Tuesday, 24 June 2008

Robert Mugabe: Thoughts on Celtic Imagination No 8



In 1987 inflation averaged 11.9 percent. It surged to an official record of 100,586 percent in January 2008, but economic experts say the real rate is much higher.


Average life expectancy dropped from 63 years in 1990 to 37.3 years in 2005, according to World Bank and U.N. figures.


Estimated at about 80% of the working population.


Lives in a palatial mansion and is addicted to power. Uses violence, brutality and coercion to achieve his aims.  


The majority are hungry, disenfranchised and powerless to put an end to Mugabe's megalomaniacal tyranny.

OK. The last two categories are not facts, they are my personal opinions about the unfolding tragedy in Zimbabwe. I happen to believe that they reflect the truth of the matter. On his campaign poster Mugabe expresses opinions of his own. The call-out which proclaims "100% empowerment. Total Independence" is a sick joke right out of the pages of the dictators handbook. Mugabe's record in government itself, let alone the recent accounts of beatings, murders and rape, tell an altogether different and horrendous story. If he believes that "All good things are possible", then that is a truism reserved for himself and his political cronies and military thugs.

Paradoxically, the sooner Mugabe is gone and proper democracy is restored to Zimbabwe the sooner its people can begin to experience the reality of his campaign slogan. The picture of the mooring post is an apt metaphor for what has happened to Zimbabwe under his rule. Mugabe has failed utterly to care for and empower his people. This failure right at the centre has compromised the whole country and imperilled its people.

But look again at his poster. Are there some inconvenient truths here for Brits like me? When I was a lad I can remember looking at maps of the British Empire in books. Great swathes of pink coloured the map. It all seemed so natural and normal. In History Class we learned of the Indian Mutiny and the Black Hole of Calcutta. On television the violence in Northern Ireland was told from the normative perspective of us being at war with the terrorists of the IRA. As a child growing up I knew no better and my worldview reflected it. History was always one-sided and incomplete. A whole set of voices were missing. I can just recollect John Pilger's reporting from Vietnam striking a discordant note on our black and white TV. Voices and pictures from the underside of history started to tell a very different story about the world I took for granted. Gradually I came to see the story of Empire from an altogether less rosy viewpoint: that of the British Empire doing what Empires always do: conquer, exploit, oppress and subjugate native and indigenous peoples.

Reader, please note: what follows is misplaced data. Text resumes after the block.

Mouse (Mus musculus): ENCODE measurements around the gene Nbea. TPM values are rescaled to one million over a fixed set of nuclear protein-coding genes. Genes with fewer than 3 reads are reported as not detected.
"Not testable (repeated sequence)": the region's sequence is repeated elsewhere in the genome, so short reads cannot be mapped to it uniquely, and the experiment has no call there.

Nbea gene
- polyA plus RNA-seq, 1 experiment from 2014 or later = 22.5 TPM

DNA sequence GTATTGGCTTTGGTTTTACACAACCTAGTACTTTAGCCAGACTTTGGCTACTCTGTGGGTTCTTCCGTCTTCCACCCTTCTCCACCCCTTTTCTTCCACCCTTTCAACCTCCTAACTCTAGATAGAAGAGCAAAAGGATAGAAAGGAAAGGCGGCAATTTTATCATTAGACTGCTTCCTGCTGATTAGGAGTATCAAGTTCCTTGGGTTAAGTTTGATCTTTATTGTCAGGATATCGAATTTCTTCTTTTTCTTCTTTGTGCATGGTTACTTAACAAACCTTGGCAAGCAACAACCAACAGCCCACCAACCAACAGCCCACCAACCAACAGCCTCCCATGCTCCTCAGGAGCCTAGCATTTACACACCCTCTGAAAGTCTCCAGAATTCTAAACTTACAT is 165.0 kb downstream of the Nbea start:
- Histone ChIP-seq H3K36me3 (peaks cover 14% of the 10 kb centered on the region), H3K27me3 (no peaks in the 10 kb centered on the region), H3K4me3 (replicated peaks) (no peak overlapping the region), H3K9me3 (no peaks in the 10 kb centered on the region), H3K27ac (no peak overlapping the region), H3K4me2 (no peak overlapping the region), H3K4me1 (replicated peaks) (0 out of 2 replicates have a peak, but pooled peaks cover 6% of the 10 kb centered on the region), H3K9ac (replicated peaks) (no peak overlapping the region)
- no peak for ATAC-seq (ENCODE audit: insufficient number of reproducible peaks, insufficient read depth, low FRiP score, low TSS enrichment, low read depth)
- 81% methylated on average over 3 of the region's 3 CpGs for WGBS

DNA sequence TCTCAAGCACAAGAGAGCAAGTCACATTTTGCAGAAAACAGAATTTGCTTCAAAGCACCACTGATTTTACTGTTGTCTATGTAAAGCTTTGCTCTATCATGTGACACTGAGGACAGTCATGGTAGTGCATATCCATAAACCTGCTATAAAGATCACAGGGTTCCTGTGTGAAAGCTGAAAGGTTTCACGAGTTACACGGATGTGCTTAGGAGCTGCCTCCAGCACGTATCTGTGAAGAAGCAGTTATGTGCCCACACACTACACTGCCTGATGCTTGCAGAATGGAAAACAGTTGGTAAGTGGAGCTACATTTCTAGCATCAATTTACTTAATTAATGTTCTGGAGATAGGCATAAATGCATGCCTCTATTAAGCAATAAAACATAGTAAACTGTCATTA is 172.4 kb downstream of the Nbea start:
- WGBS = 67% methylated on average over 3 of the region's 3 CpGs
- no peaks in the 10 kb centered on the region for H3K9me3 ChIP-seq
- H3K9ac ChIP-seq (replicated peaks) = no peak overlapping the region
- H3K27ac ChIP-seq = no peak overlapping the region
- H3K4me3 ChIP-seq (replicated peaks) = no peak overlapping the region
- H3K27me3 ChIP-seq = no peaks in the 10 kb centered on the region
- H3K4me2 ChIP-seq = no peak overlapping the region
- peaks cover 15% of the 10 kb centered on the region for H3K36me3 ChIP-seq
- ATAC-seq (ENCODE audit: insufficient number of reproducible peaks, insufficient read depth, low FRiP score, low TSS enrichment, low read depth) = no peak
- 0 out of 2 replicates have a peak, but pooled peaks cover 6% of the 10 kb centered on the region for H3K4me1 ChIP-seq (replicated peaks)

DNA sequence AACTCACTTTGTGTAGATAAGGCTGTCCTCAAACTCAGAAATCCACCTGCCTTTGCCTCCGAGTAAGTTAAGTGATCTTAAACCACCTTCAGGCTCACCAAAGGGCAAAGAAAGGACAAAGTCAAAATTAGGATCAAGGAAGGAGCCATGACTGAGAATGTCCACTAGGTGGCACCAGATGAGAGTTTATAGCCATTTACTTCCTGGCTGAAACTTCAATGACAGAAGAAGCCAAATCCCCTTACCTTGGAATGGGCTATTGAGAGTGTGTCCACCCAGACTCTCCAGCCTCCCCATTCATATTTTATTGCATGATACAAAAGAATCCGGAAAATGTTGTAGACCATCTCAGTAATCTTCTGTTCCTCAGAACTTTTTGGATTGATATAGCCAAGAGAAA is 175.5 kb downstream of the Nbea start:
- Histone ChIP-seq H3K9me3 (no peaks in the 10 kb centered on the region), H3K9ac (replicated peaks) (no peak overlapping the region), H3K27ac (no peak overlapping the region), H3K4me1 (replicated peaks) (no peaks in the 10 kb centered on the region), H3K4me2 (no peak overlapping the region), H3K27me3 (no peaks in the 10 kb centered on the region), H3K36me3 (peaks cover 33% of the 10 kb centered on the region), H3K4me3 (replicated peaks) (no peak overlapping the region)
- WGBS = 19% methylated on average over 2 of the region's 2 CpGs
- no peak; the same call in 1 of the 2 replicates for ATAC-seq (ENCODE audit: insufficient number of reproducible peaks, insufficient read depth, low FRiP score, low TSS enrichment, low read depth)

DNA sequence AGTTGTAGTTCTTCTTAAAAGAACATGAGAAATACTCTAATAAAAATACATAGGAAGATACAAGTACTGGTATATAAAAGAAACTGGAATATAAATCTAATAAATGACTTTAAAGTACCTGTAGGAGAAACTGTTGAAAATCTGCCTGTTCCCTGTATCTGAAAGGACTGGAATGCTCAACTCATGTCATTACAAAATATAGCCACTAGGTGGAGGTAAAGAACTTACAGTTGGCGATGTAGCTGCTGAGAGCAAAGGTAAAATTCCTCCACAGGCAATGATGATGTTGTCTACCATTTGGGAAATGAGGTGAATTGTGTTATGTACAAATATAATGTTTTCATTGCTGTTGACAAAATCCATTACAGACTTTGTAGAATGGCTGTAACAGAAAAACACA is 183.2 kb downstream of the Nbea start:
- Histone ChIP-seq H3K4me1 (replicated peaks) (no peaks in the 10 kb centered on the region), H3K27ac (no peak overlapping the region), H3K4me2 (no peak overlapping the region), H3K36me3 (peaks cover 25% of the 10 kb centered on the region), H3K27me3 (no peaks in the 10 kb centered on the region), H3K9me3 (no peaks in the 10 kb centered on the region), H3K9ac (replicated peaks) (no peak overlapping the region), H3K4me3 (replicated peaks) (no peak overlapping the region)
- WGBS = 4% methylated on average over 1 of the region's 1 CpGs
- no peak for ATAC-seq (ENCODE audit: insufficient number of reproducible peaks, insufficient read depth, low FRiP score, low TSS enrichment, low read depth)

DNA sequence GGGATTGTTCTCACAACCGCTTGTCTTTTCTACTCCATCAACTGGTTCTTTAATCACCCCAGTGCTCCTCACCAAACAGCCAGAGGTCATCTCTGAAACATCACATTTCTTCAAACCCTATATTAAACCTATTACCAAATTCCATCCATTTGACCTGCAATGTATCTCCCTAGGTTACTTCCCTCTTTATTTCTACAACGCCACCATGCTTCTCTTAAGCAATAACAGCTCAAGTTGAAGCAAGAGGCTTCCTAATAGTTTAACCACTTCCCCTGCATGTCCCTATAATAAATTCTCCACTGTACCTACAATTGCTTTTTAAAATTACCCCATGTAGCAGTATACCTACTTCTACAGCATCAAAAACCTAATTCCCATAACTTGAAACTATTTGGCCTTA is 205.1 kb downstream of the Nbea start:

Try reading Irish History from the Republican perspective and it all looks very different. Take the interplay of landlordism, the potato famine and mass migration for example. To some Irish commentators this catastrophe of 'the great hunger' is nothing less than a 'managed genocide'. These are voices which we have needed to hear. The same applies of course to American history and the colonisation of North America. The French, Spanish and British all devasted the native peoples; it was left to the westward expansion of the white settlers in the late 19th century to finish the job. Films such as Dances with Wolves and  books such as Bury my Heart at Wounded Knee attempted in part to set the popular record straight, but the pace of revisionism can seem heartbreakingly slow. And what of Africa and the Middle East? As a palaeoecologist I knew that you could not make sense of the present without understanding the past. So as I condemn Mugabe I am tied inextricably to the colonial history of my own country and its imperial past. Mugabe has not only played on this, one could argue that he has been made by this history. The picture of the white guy in the pith helmet being carried by two Africans and Mugabe's facts about colonial rule reminds me of Desmond Tutu's sharp saying: "When the missionaries came to Africa they had the Bible and we had the land. They said "Let us pray." We closed our eyes. When we opened them we had the Bible and they had the land." As we hope and pray for Mugabe's removal from power I think it only honest that we recognise our complicity in so many of the world's political dilemmas.

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